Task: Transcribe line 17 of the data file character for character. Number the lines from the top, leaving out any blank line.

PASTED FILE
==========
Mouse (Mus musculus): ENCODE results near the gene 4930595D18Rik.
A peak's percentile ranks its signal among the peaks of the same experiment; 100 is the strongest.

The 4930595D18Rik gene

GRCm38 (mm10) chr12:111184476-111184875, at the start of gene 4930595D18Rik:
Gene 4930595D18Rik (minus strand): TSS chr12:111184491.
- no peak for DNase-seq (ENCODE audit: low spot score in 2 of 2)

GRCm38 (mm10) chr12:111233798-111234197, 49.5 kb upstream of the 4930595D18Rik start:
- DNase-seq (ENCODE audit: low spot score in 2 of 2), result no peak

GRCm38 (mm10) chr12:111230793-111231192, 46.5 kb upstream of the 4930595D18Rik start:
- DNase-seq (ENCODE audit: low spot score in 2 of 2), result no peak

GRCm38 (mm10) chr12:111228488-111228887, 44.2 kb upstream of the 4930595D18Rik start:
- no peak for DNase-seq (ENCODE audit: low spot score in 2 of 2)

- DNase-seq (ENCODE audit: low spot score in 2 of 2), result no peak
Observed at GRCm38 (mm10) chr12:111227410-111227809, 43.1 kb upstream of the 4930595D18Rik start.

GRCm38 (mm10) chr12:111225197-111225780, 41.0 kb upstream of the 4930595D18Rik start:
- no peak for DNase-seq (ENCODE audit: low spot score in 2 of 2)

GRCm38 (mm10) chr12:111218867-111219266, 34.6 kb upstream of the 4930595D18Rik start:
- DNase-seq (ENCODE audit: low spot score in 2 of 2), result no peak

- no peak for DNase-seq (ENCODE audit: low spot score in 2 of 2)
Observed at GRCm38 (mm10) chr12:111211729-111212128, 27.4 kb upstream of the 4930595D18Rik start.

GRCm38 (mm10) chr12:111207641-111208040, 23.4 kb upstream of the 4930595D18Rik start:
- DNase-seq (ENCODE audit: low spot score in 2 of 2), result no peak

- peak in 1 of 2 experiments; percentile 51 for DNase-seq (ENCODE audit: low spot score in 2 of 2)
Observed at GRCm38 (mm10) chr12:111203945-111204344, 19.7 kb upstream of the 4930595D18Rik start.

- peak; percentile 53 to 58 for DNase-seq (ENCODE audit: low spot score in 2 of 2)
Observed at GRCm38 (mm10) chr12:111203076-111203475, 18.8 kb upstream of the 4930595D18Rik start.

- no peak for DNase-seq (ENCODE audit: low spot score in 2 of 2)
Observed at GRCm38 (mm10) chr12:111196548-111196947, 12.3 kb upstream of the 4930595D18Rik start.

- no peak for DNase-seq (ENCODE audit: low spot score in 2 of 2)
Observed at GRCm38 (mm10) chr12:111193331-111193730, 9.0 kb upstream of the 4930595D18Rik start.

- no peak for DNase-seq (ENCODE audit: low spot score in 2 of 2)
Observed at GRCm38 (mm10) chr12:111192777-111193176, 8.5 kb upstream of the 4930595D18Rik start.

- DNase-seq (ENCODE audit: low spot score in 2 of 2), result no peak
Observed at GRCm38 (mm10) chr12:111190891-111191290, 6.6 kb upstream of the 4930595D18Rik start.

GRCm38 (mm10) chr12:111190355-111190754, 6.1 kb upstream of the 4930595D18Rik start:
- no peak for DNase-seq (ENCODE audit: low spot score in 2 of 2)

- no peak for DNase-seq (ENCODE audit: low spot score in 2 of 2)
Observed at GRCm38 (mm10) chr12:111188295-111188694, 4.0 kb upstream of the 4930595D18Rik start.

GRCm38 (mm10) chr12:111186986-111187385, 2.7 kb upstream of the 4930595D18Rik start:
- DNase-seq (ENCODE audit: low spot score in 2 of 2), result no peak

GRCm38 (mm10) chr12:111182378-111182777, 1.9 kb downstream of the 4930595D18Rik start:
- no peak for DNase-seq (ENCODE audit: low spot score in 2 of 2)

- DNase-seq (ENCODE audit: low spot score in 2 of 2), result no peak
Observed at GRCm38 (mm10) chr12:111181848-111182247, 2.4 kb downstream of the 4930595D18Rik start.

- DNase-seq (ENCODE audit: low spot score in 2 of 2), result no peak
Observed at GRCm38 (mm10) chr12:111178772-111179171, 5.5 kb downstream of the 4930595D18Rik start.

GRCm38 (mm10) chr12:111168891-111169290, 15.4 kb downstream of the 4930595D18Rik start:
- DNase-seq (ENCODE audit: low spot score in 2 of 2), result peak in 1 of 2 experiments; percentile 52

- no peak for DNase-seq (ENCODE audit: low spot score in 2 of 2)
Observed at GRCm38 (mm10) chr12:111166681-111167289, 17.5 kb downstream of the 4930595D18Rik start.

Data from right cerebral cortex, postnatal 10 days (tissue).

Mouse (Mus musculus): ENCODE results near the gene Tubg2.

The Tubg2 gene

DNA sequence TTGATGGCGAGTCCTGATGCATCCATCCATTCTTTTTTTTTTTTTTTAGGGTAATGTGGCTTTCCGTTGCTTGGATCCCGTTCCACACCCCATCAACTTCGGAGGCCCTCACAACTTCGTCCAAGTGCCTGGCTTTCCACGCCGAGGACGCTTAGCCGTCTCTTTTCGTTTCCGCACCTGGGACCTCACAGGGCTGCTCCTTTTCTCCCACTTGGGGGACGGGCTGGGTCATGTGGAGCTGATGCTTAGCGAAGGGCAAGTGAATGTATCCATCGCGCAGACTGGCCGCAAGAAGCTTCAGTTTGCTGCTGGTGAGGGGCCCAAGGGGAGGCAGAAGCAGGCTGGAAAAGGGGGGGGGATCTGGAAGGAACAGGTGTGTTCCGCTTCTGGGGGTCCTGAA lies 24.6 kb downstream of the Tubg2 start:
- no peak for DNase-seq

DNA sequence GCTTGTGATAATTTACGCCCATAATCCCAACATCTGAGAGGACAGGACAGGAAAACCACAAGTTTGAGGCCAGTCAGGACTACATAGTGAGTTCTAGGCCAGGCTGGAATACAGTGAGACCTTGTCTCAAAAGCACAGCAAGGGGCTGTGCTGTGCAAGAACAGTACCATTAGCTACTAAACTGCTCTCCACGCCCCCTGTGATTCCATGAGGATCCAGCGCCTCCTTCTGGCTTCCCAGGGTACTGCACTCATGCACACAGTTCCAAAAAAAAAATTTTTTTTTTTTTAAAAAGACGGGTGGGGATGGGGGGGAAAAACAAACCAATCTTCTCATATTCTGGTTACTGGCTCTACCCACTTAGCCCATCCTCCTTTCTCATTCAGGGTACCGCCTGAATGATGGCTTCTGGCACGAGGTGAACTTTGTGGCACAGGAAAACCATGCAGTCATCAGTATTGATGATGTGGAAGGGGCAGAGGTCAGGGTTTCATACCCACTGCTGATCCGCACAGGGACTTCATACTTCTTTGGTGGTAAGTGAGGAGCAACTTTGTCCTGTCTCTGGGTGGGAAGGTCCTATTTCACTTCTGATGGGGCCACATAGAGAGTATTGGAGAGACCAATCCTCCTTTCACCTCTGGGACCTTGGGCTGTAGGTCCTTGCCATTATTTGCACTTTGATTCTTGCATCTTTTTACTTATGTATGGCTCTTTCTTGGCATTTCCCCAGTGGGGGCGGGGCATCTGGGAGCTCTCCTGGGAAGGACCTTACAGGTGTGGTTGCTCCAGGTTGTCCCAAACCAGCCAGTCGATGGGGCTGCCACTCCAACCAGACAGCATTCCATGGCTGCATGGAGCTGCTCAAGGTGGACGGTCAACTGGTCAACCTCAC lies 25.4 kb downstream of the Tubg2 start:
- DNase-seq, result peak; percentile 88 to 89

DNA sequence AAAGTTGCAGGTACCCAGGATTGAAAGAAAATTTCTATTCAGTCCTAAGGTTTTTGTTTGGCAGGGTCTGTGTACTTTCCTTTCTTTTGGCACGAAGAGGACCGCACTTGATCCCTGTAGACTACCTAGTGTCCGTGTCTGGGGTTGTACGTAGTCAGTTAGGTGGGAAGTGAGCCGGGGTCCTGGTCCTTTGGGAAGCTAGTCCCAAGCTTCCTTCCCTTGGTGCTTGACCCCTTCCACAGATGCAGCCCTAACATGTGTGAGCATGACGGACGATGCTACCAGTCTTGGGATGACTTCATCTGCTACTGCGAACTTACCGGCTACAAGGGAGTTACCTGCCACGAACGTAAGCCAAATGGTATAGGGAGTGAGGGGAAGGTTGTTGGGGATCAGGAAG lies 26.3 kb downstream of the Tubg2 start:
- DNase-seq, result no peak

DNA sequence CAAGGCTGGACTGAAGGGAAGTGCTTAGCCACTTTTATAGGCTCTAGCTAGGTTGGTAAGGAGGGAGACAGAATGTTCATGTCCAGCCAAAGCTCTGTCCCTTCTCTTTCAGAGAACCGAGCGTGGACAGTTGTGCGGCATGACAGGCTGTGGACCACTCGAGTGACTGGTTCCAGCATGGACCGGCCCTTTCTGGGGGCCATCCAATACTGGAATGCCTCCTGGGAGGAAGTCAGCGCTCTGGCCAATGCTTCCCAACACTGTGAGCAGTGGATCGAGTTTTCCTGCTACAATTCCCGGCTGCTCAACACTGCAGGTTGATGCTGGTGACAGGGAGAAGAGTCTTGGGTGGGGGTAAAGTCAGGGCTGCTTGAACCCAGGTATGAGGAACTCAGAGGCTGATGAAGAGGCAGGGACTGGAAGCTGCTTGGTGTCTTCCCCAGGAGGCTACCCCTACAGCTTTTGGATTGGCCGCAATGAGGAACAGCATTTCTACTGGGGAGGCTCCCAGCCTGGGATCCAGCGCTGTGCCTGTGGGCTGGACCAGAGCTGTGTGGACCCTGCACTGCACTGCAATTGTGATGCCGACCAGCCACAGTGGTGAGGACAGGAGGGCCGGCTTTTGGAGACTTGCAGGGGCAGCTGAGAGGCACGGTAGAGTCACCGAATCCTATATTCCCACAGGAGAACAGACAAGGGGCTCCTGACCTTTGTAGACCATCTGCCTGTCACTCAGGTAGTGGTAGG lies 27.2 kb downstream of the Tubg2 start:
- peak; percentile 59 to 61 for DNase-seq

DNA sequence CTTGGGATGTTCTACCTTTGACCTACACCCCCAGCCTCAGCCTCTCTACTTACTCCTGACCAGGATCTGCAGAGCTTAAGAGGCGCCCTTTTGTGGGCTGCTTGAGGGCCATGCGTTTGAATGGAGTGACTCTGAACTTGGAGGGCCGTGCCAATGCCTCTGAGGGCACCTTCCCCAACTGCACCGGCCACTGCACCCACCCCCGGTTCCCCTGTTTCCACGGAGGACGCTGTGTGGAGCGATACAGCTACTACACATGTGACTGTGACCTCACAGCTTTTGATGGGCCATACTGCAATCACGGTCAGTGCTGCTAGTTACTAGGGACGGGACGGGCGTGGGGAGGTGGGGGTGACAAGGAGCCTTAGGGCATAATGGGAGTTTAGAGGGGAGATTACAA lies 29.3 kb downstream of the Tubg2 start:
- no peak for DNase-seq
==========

GRCm38 (mm10) chr12:111218867-111219266, 34.6 kb upstream of the 4930595D18Rik start: